The Nathan Kaufman Timely Topics Lecture will be delivered this year by Dr. Todd Golub. Dr. Golub is a founding member of the Broad Institute where he serves as Director of its cancer program. He is a leader in applying genomic tools to the classification and study of cancers. A dynamic speaker, his work and views offer a glimpse into the future of pathology and biospecimen-based translational research. The Maude Abbott lecture honors the memory of one of the giants of pathology and a founding member of the Academy. Being chosen to deliver this lecture is considered a defining landmark in oneís career. This year the Maude Abbott lecture will be delivered by Dr. Michael A. Gimbrone. The Distinguished Pathologist Award is presented to an individual who is recognized as making major contributions to pathology over the years. This yearís very deserving recipient is Dr. Louis P. Dehner. The F.K Mostofi award is being given to Dr. Jeffrey L. Meyers. This award is presented to a member of the USCAP who has rendered outstanding service to the International Academy of Pathology and its US-Canadian Division. Jeff was a long time member of the Education Committee where he served first as Short Course coordinator and subsequently and Chair. Just as importantly, he co-chaired with David Hardwick the committee on strategic planning and is a critical member of the leadership committee that is presently looking at revamping operational aspects of the Academy. Jeff is a special person indeed and it is a distinct honor to work with him. The title of this yearís Long Course is Breast Pathology: Controversial Topics and the Emerging Role of Adjunctive Molecular Studies. Course directors Stuart J. Schnitt and Frances P. OíMalley have put together a wonderful program that will certainly be of great benefit to all in attendance. On Monday morning there will be a Special Course dealing with Basic Principles and Practice of Molecular Pathology in Cancer. Last year this course was moved to the beginning of the week with great success. The Special Course on Advanced Molecular Pathology will be offered again on Tuesday. This fact speaks loudly to the educational needs of our members and to the future of pathology as a discipline. In this regard, we are offering a new Special Course on Monday afternoon entitled Careers in Investigative Pathology: The Road Less Traveled, which I am sure will be equally as popular.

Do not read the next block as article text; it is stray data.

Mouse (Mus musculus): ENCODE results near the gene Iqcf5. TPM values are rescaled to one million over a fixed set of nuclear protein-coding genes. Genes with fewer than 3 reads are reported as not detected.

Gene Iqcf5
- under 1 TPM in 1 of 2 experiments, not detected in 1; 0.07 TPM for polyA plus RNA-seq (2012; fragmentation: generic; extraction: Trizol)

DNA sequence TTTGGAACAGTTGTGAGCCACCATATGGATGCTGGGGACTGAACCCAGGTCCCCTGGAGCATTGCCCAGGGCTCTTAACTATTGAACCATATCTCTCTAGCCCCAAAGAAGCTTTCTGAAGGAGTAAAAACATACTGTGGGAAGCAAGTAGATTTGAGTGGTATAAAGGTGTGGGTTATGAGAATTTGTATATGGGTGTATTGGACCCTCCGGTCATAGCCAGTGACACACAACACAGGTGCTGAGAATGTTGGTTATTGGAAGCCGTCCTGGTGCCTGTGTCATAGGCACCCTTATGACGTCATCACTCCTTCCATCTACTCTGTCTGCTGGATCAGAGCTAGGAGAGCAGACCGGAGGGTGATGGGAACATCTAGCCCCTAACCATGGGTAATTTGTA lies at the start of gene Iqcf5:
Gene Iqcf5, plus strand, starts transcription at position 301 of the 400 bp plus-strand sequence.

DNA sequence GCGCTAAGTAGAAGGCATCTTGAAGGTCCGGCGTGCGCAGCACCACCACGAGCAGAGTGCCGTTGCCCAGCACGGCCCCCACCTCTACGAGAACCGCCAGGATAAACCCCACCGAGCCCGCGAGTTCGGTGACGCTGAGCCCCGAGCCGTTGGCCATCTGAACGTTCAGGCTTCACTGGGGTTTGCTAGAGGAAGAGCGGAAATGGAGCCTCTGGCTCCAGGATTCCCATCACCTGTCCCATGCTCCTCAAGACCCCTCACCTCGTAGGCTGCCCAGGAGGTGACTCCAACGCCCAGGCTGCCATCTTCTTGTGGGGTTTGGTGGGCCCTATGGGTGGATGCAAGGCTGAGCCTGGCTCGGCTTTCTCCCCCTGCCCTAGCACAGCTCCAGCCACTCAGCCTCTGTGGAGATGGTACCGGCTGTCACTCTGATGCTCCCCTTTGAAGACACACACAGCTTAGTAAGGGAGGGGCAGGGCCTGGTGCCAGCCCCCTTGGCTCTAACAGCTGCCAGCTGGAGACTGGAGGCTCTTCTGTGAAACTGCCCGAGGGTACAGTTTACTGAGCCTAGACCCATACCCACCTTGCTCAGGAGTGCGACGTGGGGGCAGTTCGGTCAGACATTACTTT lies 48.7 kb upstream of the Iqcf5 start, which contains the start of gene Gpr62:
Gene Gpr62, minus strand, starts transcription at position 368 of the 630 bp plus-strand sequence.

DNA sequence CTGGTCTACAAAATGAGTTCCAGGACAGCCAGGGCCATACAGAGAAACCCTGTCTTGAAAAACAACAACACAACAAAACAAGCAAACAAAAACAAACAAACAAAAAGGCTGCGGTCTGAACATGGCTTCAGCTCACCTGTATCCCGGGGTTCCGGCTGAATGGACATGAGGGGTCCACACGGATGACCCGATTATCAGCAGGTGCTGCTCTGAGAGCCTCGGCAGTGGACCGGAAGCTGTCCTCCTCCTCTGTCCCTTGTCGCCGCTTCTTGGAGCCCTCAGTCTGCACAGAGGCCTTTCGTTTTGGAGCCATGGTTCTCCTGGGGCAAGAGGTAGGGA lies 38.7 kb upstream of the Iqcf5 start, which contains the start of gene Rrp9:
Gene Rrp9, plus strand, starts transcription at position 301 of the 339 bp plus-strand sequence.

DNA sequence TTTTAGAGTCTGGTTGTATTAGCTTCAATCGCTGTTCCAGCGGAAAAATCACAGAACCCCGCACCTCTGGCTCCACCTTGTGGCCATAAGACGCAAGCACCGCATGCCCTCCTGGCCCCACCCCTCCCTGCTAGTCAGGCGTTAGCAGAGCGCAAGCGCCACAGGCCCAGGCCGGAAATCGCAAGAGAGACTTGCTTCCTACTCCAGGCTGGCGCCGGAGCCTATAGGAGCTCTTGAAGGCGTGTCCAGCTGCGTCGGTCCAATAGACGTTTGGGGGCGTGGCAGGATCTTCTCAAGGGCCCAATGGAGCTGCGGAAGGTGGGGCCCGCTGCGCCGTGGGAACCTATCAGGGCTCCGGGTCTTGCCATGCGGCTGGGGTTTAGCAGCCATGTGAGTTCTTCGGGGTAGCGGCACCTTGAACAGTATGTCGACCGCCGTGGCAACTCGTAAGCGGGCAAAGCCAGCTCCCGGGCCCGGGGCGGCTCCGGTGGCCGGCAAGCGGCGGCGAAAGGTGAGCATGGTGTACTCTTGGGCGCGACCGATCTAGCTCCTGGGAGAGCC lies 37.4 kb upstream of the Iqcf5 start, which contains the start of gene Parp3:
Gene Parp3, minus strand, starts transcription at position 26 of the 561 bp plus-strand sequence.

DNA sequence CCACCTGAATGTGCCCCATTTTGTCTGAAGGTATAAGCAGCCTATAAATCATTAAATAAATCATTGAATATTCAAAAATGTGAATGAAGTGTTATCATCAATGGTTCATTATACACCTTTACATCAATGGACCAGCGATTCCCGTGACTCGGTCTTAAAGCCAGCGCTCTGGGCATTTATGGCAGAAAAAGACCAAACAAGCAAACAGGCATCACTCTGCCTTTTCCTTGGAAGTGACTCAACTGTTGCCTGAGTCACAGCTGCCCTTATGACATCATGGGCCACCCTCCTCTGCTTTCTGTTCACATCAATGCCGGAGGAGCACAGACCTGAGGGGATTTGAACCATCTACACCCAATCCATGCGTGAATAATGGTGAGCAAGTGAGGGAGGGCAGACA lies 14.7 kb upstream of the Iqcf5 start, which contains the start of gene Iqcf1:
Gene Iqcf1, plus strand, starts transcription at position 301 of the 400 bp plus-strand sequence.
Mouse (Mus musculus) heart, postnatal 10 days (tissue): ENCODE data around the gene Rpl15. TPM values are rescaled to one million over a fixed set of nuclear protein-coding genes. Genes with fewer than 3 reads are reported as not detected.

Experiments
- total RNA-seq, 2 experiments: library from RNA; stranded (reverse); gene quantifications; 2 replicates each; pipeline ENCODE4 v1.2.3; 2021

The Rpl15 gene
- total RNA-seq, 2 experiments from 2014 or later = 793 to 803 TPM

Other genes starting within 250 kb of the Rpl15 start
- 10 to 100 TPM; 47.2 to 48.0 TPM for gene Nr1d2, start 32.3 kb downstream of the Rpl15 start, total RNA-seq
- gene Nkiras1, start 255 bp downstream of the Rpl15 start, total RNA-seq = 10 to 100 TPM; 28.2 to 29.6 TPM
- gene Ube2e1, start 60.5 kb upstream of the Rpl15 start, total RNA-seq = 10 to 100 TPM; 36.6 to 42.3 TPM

I encourage you to enjoy the meeting, learn a lot, make friends, and take away the assurance that the future of Pathology has never been brighter.